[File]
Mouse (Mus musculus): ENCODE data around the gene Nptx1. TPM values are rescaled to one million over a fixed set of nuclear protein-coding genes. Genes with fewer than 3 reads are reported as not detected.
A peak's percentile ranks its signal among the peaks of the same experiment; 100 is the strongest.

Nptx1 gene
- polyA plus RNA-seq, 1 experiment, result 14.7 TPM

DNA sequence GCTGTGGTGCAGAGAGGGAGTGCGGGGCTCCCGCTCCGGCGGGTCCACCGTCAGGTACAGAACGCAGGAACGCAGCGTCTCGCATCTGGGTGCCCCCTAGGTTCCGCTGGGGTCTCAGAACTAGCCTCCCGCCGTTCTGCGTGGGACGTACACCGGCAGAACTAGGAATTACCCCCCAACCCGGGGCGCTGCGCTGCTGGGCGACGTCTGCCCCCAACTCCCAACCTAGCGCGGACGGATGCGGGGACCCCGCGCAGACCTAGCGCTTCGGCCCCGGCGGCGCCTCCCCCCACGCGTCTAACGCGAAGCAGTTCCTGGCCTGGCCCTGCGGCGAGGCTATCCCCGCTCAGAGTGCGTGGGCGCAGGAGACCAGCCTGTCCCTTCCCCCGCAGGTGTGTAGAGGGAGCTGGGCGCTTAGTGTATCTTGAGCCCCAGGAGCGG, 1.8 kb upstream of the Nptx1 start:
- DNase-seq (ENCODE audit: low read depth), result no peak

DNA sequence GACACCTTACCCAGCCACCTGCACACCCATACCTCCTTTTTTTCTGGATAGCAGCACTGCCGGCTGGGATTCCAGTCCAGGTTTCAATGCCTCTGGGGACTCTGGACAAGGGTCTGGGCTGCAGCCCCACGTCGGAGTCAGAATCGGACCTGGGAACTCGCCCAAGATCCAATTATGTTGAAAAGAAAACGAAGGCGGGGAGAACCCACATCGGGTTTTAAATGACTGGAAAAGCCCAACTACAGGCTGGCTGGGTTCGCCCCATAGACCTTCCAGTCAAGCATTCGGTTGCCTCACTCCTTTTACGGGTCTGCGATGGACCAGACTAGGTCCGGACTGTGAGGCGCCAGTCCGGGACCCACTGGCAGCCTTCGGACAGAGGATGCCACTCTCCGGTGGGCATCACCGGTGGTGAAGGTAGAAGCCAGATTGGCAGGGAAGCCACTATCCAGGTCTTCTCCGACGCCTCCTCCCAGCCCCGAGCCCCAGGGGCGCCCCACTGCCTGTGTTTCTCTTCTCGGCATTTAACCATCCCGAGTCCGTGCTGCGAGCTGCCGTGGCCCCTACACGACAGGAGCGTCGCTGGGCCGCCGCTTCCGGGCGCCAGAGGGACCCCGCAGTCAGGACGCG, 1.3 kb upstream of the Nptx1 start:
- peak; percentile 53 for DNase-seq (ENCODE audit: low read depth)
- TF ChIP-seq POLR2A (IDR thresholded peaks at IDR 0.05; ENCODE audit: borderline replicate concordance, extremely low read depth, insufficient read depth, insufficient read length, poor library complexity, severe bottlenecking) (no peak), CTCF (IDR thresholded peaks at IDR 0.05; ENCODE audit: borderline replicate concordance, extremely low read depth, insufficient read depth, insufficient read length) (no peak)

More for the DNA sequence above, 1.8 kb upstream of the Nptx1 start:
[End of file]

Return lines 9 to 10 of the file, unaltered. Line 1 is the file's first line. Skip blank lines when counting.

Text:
- TF ChIP-seq POLR2A (IDR thresholded peaks at IDR 0.05; ENCODE audit: borderline replicate concordance, extremely low read depth, insufficient read depth, insufficient read length, poor library complexity, severe bottlenecking) (no peak), CTCF (IDR thresholded peaks at IDR 0.05; ENCODE audit: borderline replicate concordance, extremely low read depth, insufficient read depth, insufficient read length) (no peak)

More for the DNA sequence above, 1.8 kb upstream of the Nptx1 start: